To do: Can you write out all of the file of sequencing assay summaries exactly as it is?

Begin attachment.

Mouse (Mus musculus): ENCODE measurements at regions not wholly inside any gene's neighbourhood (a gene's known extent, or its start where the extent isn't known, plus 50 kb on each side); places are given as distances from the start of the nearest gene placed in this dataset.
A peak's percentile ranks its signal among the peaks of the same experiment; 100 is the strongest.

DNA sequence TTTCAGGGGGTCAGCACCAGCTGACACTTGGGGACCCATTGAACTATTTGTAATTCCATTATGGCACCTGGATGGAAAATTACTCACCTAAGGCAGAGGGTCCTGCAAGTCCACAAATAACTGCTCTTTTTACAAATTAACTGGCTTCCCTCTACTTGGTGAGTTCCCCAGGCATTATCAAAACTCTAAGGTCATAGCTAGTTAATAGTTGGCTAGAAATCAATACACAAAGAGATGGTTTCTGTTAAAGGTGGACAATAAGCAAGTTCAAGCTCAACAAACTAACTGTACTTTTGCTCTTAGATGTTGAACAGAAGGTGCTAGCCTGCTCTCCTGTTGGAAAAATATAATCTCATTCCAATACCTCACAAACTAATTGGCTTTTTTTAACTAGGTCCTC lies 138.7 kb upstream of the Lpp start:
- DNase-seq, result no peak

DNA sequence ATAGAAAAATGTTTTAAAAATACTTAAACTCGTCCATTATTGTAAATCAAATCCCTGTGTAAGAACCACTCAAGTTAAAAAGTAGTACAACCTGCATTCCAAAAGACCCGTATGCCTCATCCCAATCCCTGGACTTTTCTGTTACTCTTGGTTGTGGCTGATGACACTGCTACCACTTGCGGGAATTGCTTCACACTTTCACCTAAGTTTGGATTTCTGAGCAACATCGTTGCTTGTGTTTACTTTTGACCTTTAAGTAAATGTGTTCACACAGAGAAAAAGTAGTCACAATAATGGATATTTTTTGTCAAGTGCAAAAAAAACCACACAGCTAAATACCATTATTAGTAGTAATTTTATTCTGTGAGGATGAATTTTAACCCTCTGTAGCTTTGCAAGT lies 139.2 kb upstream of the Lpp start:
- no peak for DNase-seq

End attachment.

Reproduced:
Mouse (Mus musculus): ENCODE measurements at regions not wholly inside any gene's neighbourhood (a gene's known extent, or its start where the extent isn't known, plus 50 kb on each side); places are given as distances from the start of the nearest gene placed in this dataset.
A peak's percentile ranks its signal among the peaks of the same experiment; 100 is the strongest.

DNA sequence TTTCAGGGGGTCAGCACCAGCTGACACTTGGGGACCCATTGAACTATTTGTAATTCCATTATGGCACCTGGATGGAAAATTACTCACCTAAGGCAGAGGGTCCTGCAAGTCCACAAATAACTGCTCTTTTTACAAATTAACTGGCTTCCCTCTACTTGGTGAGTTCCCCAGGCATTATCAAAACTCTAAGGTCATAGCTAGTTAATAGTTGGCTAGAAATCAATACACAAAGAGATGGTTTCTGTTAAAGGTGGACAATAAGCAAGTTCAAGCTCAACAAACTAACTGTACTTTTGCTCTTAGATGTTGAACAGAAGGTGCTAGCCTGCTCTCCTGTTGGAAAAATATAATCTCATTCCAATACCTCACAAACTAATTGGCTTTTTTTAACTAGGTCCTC lies 138.7 kb upstream of the Lpp start:
- DNase-seq, result no peak

DNA sequence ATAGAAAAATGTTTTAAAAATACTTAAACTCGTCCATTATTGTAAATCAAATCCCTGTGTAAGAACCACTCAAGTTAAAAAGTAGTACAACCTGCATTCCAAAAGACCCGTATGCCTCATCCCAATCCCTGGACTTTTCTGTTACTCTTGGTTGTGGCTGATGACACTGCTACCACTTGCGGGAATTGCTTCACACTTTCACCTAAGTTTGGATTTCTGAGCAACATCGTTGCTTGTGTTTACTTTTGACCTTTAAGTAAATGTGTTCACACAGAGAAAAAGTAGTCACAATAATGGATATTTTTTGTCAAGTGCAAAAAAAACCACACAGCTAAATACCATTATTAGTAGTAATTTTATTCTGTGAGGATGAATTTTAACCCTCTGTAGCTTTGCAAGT lies 139.2 kb upstream of the Lpp start:
- no peak for DNase-seq